Diagnoses & Conditions

Tardive Dyskinesia (TD)

Understanding TD

Tardive dyskinesia (TD) is a movement disorder that is characterized by uncontrollable, abnormal, and repetitive movements of the face and/or other body parts. TD is caused by long-term use of a class of medication known as neuroleptics, which are often prescribed for management of certain mental, neurological, or gastrointestinal disorders. In individuals with TD, these medications are thought to cause irregular dopamine signaling in a region of the brain that controls movement.

Symptoms of TD

Although most cases occur after taking TD-causing neuroleptic medications for several years, some cases may occur with shorter use.

Symptoms include uncontrollable movements of the face and body. They can often be persistent and potentially disabling. The uncontrollable movements may be disruptive due to the symptoms themselves and the impact they have on emotional and social well-being. Symptoms include:

  • Facial grimacing (commonly involving lower facial muscles)
  • Finger movement (piano playing movements)
  • Rocking or thrusting of the pelvis (duck-like walk)
  • Jaw swinging
  • Repetitive chewing
  • Rapid eye blinking
  • Tongue thrusting
  • Restlessness

Diagnosing TD

Diagnosis of tardive dyskinesia (TD) is done by physical examination and history of using medication known to be associated with TD. There are no blood, laboratory, or imaging tests done to diagnose TD.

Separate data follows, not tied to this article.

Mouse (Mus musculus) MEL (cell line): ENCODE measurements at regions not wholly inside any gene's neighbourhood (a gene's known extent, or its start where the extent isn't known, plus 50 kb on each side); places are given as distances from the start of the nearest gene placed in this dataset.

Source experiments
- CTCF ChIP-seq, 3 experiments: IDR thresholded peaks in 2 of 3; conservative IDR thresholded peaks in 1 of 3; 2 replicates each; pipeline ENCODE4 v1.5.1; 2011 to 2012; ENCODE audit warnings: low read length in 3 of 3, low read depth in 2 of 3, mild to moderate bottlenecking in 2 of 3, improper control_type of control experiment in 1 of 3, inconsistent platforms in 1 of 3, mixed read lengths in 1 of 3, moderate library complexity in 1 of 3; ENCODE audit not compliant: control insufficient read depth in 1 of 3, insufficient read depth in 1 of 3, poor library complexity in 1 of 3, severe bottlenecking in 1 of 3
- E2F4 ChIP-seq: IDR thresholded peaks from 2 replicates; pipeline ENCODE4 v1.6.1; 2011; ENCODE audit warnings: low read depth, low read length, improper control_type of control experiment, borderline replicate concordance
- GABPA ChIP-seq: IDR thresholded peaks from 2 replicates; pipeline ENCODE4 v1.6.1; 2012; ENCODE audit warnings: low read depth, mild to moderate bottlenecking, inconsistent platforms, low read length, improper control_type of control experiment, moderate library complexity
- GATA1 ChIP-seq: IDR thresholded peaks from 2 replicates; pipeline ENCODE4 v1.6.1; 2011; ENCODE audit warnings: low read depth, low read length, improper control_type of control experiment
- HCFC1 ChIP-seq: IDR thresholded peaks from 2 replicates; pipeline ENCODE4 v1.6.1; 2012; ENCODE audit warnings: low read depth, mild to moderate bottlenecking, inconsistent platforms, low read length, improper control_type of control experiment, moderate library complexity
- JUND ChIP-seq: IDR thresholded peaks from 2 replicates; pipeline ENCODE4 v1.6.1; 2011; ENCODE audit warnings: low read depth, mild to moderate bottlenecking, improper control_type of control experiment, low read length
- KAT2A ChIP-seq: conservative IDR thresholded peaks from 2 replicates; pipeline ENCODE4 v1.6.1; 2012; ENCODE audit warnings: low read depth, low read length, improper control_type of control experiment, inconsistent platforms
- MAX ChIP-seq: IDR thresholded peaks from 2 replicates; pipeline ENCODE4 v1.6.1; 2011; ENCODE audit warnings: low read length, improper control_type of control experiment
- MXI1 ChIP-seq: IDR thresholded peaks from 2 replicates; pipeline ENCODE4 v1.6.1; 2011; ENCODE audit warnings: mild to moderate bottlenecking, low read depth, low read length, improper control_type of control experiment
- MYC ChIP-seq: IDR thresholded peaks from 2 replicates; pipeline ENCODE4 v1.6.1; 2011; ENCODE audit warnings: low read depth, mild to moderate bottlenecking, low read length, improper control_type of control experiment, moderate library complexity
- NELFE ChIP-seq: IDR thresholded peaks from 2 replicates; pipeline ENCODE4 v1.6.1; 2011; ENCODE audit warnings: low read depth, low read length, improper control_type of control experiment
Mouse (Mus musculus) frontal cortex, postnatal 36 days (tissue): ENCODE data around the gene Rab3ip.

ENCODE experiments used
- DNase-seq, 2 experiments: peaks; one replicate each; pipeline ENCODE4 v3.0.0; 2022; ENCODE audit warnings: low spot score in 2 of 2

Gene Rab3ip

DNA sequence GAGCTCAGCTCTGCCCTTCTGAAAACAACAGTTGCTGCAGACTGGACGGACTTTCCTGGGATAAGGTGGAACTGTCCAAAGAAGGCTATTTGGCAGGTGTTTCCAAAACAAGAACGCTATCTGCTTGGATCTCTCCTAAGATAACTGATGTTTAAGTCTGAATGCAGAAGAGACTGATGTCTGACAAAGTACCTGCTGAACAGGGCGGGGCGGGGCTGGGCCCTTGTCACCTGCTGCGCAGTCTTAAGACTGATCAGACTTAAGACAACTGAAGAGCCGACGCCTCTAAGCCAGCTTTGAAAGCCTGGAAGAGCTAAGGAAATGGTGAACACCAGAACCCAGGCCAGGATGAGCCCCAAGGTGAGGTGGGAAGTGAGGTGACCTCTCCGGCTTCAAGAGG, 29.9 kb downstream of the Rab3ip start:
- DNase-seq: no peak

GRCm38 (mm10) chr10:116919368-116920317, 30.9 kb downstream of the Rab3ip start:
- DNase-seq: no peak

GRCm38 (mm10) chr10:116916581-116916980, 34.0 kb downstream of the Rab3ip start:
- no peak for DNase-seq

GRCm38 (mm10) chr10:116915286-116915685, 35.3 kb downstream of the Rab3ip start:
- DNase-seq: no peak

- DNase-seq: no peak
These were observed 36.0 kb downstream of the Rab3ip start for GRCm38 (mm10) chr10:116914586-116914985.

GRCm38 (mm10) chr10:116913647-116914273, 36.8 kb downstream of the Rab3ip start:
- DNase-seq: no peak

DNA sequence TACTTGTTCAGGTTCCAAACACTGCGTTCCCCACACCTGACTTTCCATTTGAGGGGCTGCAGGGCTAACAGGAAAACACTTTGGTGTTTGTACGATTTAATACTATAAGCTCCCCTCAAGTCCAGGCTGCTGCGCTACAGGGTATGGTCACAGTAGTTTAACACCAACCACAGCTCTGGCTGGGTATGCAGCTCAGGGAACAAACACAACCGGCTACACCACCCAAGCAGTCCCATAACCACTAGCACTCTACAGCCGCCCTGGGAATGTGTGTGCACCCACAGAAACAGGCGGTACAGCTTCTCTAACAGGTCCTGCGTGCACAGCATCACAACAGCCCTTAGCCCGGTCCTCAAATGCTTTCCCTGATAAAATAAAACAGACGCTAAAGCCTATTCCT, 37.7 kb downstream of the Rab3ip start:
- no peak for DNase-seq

Treatment of TD

While the symptoms of tardive dyskinesia (TD) can often be persistent and potentially disabling after the discontinuation of the suspected TD-causing medication, TD can be managed. The suspected medication should be slowly discontinued or switched to another one. If TD is mild or moderate, various medications may be tried. Medication (taken orally) used to treat TD include tetrabenazine (Xenazine®), verbenalin (Ingrezza®) and deutetrabenazine (Austedo®). If TD is very severe, a procedure called deep brain stimulation (DBS) may be tried. DBS uses a device called a neurostimulator to deliver electrical signals to the areas of the brain that control movement.


The information provided on this website is not medical advice, nor is it intended to be a substitute for medical advice, diagnosis, and treatment. Always seek the advice of a physician or other qualified health provider with questions concerning a medical condition. Never disregard professional medical advice, or delay seeking it based on information provided on this website.